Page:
I've been studying the security aspects of network protocols and decided to take a look on the protocol used by a fun online game called "Among Us". If you don't know it, the game is very similar to the old board game "Clue". Do you remember "The assassin was colonel Mustard, with the candlestick, in the library"?
In Among Us you play as a member of a spaceship crew. At the beginning of the game, one of the players is randomly selected to play as an "impostor". The objective of the impostor is to kill everyone else, and the objective of the other players is the identify the impostor before it kill everyone.
I was trying to figure out if someone could cheat the game by looking in the data transmitted by the game server, in order to identify the impostor BEFORE the game starts.
So, I started analyzing the network protocol used by the game, and figured out all the data is being transmitted without no encryption. Ok, this is a simple game, made by brave indie developers, so no complex cryptography would be expected, anyway.
Of course, that doesn't mean it's totally easy to cheat by just reading the data. The game protocol is proprietary, and it is used to transmit a lot of data. Great effort would be necessary to decode the full protocol and be able to read things like players positions and other useful information.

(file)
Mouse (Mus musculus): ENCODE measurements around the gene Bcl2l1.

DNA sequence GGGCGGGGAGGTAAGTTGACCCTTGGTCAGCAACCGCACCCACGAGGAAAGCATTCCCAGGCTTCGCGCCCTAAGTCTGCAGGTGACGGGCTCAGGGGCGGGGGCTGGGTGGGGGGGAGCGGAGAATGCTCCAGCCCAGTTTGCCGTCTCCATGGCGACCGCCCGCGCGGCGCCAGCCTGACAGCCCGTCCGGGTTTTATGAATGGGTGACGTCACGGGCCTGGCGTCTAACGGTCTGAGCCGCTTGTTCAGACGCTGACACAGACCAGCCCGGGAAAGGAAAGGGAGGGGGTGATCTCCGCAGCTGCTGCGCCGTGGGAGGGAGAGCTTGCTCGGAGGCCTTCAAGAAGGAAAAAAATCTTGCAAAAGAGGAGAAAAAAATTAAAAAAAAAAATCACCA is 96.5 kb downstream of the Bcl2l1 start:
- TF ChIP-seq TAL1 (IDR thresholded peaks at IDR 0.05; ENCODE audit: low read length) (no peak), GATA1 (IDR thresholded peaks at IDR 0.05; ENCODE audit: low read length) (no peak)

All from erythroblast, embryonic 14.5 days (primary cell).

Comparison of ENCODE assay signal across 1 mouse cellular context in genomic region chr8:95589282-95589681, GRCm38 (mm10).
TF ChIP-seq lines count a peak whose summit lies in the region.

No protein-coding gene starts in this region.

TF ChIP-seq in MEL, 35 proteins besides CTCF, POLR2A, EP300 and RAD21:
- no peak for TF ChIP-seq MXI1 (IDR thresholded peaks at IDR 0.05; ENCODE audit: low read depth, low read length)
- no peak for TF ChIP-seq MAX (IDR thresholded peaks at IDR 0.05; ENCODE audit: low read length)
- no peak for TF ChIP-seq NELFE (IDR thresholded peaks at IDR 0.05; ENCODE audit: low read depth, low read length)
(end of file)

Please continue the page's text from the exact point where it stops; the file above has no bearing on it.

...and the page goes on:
However, I just needed to figure out if the impostor name is actually transmitted to all other players before the game starts. I didn't wanted to fully understand their protocol. So, in just a few hours of work, I came across to the exact datagram where this information is transmitted to all clients. So, a simple Python script was able to search for this information in real-time, during the game.
You can check the results in the following video:
Important: This cheat is just a proof of concept that I did only for research reasons! I'm not releasing this code (Please, do not ask for it). Among Us is a nice game and everyone should keep enjoying it without cheaters spoiling the fun! I hope the developers have some time to fix this vulnerability soon.